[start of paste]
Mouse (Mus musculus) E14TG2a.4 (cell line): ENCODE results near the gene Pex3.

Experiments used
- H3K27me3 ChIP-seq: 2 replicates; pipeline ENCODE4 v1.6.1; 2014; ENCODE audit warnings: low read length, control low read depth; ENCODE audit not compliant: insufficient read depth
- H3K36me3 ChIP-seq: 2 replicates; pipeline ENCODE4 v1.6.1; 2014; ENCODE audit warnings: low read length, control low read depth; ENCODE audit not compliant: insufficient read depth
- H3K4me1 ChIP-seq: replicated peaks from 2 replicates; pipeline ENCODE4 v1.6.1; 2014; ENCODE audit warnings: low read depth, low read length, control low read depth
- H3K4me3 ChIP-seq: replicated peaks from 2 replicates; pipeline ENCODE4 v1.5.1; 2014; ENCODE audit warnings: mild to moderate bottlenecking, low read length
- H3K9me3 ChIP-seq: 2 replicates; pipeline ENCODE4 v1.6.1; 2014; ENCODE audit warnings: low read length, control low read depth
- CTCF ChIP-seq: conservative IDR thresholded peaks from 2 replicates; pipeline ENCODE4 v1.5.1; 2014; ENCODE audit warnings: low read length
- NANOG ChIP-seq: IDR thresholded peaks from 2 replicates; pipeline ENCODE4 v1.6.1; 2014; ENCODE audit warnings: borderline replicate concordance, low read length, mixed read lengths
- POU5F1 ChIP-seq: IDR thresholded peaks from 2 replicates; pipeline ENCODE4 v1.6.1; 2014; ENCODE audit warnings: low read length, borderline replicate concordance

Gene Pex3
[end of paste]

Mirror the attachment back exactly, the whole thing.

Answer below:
Mouse (Mus musculus) E14TG2a.4 (cell line): ENCODE results near the gene Pex3.

Experiments used
- H3K27me3 ChIP-seq: 2 replicates; pipeline ENCODE4 v1.6.1; 2014; ENCODE audit warnings: low read length, control low read depth; ENCODE audit not compliant: insufficient read depth
- H3K36me3 ChIP-seq: 2 replicates; pipeline ENCODE4 v1.6.1; 2014; ENCODE audit warnings: low read length, control low read depth; ENCODE audit not compliant: insufficient read depth
- H3K4me1 ChIP-seq: replicated peaks from 2 replicates; pipeline ENCODE4 v1.6.1; 2014; ENCODE audit warnings: low read depth, low read length, control low read depth
- H3K4me3 ChIP-seq: replicated peaks from 2 replicates; pipeline ENCODE4 v1.5.1; 2014; ENCODE audit warnings: mild to moderate bottlenecking, low read length
- H3K9me3 ChIP-seq: 2 replicates; pipeline ENCODE4 v1.6.1; 2014; ENCODE audit warnings: low read length, control low read depth
- CTCF ChIP-seq: conservative IDR thresholded peaks from 2 replicates; pipeline ENCODE4 v1.5.1; 2014; ENCODE audit warnings: low read length
- NANOG ChIP-seq: IDR thresholded peaks from 2 replicates; pipeline ENCODE4 v1.6.1; 2014; ENCODE audit warnings: borderline replicate concordance, low read length, mixed read lengths
- POU5F1 ChIP-seq: IDR thresholded peaks from 2 replicates; pipeline ENCODE4 v1.6.1; 2014; ENCODE audit warnings: low read length, borderline replicate concordance

Gene Pex3